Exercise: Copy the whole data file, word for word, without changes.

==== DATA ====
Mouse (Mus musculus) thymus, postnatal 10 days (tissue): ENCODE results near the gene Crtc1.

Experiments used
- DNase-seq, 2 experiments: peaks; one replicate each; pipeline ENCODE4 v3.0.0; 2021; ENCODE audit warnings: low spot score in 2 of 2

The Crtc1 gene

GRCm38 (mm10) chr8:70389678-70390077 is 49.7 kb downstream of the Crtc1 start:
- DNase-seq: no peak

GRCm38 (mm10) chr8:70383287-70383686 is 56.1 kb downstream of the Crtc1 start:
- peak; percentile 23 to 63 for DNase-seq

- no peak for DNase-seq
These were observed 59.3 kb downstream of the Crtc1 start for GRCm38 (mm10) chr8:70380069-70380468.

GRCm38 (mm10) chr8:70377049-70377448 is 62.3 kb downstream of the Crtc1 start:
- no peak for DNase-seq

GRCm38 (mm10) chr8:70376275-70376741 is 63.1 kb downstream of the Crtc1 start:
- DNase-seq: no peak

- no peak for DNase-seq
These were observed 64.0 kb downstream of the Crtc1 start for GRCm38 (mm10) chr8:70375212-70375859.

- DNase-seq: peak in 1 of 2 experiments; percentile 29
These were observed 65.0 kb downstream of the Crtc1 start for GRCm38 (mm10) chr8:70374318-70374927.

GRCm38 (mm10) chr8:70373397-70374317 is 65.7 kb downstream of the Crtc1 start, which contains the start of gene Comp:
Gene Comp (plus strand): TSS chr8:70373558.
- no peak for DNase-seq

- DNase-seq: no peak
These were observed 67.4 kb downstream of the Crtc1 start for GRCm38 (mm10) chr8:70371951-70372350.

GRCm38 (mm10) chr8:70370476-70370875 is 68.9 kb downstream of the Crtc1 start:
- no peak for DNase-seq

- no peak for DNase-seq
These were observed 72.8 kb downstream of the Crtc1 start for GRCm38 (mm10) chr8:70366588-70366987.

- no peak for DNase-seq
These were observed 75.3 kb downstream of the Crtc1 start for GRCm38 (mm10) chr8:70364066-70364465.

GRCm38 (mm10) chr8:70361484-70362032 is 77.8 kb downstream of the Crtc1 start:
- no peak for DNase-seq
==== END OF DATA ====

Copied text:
Mouse (Mus musculus) thymus, postnatal 10 days (tissue): ENCODE results near the gene Crtc1.

Experiments used
- DNase-seq, 2 experiments: peaks; one replicate each; pipeline ENCODE4 v3.0.0; 2021; ENCODE audit warnings: low spot score in 2 of 2

The Crtc1 gene

GRCm38 (mm10) chr8:70389678-70390077 is 49.7 kb downstream of the Crtc1 start:
- DNase-seq: no peak

GRCm38 (mm10) chr8:70383287-70383686 is 56.1 kb downstream of the Crtc1 start:
- peak; percentile 23 to 63 for DNase-seq

- no peak for DNase-seq
These were observed 59.3 kb downstream of the Crtc1 start for GRCm38 (mm10) chr8:70380069-70380468.

GRCm38 (mm10) chr8:70377049-70377448 is 62.3 kb downstream of the Crtc1 start:
- no peak for DNase-seq

GRCm38 (mm10) chr8:70376275-70376741 is 63.1 kb downstream of the Crtc1 start:
- DNase-seq: no peak

- no peak for DNase-seq
These were observed 64.0 kb downstream of the Crtc1 start for GRCm38 (mm10) chr8:70375212-70375859.

- DNase-seq: peak in 1 of 2 experiments; percentile 29
These were observed 65.0 kb downstream of the Crtc1 start for GRCm38 (mm10) chr8:70374318-70374927.

GRCm38 (mm10) chr8:70373397-70374317 is 65.7 kb downstream of the Crtc1 start, which contains the start of gene Comp:
Gene Comp (plus strand): TSS chr8:70373558.
- no peak for DNase-seq

- DNase-seq: no peak
These were observed 67.4 kb downstream of the Crtc1 start for GRCm38 (mm10) chr8:70371951-70372350.

GRCm38 (mm10) chr8:70370476-70370875 is 68.9 kb downstream of the Crtc1 start:
- no peak for DNase-seq

- no peak for DNase-seq
These were observed 72.8 kb downstream of the Crtc1 start for GRCm38 (mm10) chr8:70366588-70366987.

- no peak for DNase-seq
These were observed 75.3 kb downstream of the Crtc1 start for GRCm38 (mm10) chr8:70364066-70364465.

GRCm38 (mm10) chr8:70361484-70362032 is 77.8 kb downstream of the Crtc1 start:
- no peak for DNase-seq